ADVrider

Go Back   ADVrider > Bikes > GSpot > GS Boxers
User Name
Password
Register Inmates Photos Site Rules Search Today's Posts Mark Forums Read

Reply
 
Thread Tools Search this Thread Display Modes
Old 07-01-2011, 05:34 AM   #76
Daryl_Stamp
Studly Adventurer
 
Daryl_Stamp's Avatar
 
Joined: Oct 2006
Location: FL NY
Oddometer: 760
We recently got rid of 6 @ our local car mechanic. No fee; but we take good care of them during the Holidays.
__________________
Live while you're alive.
Daryl_Stamp is offline   Reply With Quote
Old 08-08-2012, 10:23 AM   #77
Aventeren
Gnarly Adventurer
 
Joined: Jul 2012
Location: Did It: US to Ushuaia, Argentina
Oddometer: 181
Great post. This noob will be trying this shortly.
Aventeren is offline   Reply With Quote
Old 08-09-2012, 09:30 AM   #78
manfromthestix OP
Lost in Space
 
manfromthestix's Avatar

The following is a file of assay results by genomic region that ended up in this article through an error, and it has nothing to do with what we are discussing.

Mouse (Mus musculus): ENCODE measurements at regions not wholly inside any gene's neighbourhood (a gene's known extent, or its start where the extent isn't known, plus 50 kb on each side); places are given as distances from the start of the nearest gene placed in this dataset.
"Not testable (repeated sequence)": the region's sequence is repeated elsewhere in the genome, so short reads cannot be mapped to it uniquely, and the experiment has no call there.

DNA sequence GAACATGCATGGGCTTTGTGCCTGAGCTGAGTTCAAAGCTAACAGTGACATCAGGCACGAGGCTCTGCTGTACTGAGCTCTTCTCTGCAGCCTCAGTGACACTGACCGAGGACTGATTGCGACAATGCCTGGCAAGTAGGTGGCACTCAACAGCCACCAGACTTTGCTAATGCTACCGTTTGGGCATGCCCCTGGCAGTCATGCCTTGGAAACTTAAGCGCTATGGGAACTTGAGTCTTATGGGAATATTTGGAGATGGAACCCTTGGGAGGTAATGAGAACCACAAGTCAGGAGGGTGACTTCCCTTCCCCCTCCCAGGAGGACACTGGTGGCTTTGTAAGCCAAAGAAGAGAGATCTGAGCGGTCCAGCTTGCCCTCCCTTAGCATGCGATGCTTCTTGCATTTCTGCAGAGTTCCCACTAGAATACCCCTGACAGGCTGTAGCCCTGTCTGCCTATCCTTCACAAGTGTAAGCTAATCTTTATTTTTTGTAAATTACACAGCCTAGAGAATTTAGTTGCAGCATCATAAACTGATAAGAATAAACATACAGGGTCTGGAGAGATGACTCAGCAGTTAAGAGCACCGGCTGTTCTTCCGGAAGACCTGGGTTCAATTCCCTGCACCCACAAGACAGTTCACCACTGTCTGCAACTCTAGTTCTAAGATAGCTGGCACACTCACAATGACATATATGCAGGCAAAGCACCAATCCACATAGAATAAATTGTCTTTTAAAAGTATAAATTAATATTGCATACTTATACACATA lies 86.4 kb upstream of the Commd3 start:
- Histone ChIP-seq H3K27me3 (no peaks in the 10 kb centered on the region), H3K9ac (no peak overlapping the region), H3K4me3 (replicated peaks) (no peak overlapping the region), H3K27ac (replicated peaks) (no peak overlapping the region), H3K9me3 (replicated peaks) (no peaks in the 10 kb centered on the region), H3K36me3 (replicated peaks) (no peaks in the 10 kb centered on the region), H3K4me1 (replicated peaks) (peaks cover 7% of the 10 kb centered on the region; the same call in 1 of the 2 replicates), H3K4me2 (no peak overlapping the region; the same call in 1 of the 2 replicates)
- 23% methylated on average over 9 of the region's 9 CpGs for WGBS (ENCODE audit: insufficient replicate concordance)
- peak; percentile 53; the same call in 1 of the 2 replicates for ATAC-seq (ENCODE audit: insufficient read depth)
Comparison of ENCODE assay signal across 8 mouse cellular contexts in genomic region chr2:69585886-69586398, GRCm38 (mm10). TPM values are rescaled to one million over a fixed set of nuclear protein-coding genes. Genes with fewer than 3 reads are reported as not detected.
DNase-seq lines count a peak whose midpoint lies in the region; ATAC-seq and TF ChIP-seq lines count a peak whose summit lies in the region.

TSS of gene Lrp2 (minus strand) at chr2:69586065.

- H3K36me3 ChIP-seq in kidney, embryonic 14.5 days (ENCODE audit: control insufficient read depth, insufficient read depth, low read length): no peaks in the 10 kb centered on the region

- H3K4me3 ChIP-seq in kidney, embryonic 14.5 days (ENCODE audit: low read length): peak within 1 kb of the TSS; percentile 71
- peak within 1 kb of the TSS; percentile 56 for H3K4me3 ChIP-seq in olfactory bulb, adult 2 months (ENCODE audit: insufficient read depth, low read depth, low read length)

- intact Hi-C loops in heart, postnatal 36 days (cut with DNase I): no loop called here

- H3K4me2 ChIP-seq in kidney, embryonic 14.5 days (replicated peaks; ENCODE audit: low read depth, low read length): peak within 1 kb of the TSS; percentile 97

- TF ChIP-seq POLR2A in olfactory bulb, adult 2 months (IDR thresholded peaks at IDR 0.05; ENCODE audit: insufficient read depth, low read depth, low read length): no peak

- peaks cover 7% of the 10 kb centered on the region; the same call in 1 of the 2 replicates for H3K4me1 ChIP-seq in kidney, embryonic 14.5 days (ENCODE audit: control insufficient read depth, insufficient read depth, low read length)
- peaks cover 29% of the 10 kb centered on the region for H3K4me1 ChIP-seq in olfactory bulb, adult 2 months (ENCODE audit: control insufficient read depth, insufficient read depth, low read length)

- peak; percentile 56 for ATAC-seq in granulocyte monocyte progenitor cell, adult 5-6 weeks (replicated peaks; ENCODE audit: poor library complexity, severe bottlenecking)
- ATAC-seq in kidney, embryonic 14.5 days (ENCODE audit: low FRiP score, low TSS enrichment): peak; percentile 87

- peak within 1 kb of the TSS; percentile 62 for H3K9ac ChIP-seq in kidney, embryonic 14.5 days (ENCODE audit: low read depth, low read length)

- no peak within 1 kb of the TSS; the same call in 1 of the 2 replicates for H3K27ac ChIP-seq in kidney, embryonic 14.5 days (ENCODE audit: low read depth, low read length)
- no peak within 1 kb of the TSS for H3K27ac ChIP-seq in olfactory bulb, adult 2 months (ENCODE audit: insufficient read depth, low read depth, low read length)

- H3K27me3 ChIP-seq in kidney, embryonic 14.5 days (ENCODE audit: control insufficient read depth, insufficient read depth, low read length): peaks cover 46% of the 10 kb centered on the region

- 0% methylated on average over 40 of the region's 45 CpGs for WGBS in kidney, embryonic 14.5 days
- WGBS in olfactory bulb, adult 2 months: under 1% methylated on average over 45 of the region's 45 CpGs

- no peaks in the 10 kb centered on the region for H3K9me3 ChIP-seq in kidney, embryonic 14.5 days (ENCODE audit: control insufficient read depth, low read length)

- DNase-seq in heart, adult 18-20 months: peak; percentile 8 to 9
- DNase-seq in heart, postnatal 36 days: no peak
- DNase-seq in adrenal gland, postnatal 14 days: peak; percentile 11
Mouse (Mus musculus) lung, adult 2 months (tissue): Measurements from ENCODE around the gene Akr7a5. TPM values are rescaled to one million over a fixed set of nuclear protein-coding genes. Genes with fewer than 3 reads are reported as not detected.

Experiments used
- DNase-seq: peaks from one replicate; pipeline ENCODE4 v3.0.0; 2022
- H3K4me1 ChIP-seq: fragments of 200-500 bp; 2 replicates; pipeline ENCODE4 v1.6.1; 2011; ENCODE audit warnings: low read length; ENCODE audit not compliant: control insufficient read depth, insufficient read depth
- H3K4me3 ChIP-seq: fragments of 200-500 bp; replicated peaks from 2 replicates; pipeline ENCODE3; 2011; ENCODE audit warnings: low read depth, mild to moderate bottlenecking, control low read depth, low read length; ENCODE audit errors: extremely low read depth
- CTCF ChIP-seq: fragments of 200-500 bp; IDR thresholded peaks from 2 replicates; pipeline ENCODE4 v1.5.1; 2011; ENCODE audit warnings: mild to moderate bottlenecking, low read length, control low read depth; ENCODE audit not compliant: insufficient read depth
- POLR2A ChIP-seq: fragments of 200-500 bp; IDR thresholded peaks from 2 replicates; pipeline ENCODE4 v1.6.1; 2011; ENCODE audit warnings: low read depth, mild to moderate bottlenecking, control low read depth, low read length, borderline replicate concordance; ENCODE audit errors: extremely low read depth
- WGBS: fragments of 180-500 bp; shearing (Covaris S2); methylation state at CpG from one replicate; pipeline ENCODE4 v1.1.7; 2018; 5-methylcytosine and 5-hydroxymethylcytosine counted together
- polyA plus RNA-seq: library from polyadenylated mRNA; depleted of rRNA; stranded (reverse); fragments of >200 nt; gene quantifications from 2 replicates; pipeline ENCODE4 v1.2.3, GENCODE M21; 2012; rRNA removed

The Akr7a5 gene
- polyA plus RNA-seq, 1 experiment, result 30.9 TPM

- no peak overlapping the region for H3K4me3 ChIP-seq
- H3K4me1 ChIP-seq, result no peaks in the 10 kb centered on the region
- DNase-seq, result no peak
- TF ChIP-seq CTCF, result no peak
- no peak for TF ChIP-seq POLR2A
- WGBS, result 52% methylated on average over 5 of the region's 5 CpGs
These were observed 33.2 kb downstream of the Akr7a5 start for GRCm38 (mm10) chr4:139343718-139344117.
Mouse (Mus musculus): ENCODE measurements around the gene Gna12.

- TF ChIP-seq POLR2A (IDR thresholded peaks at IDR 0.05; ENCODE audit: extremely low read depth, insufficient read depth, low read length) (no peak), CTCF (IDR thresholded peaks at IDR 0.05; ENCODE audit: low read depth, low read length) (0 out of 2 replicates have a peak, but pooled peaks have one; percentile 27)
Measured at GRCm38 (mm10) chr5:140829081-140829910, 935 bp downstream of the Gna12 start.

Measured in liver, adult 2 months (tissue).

Joined: Dec 2004
Location: Lexington, Virginia
Oddometer: 2,148
Thanks for all the positive comments and additional tips/pointers/equipment suggestions! I've saved probably $1000 on tire changes since I posted this, maybe more, and apparently spurred sales of the Parnes balancer as well! That's a great tool and very easy to use.

I thought I'd add a note on tires. I've run a number of sets of Metzeler Tourances on my GS in 50,000 miles and have always been mostly pleased with them, but have had the infamous "Tourance Wobble" and funky cupping issues that many other riders have reported. About a year ago I thought Man, I'm tired of paying $320 to $350 for a set and still getting around 7,500 miles out of a rear and 10,000 out of a front while putting up with the cupping and wobble for almost half their lives. I'd seen several posts on this website about Shinko tires and decided to try a set last year.




I got these from Motorcycle Superstore, $170 for the pair with free shipping, and they showed up at my doorstep about 30 hours after I placed the order. In the size for a BMW GS these are RADIAL tires; it's my understanding that Shinko also produces this tire in other sizes but they are BIAS PLY tires. I've seen a number of comments on this and other sites about problems with the bias ply tires, but the concensus seems to be that the radials are quite good.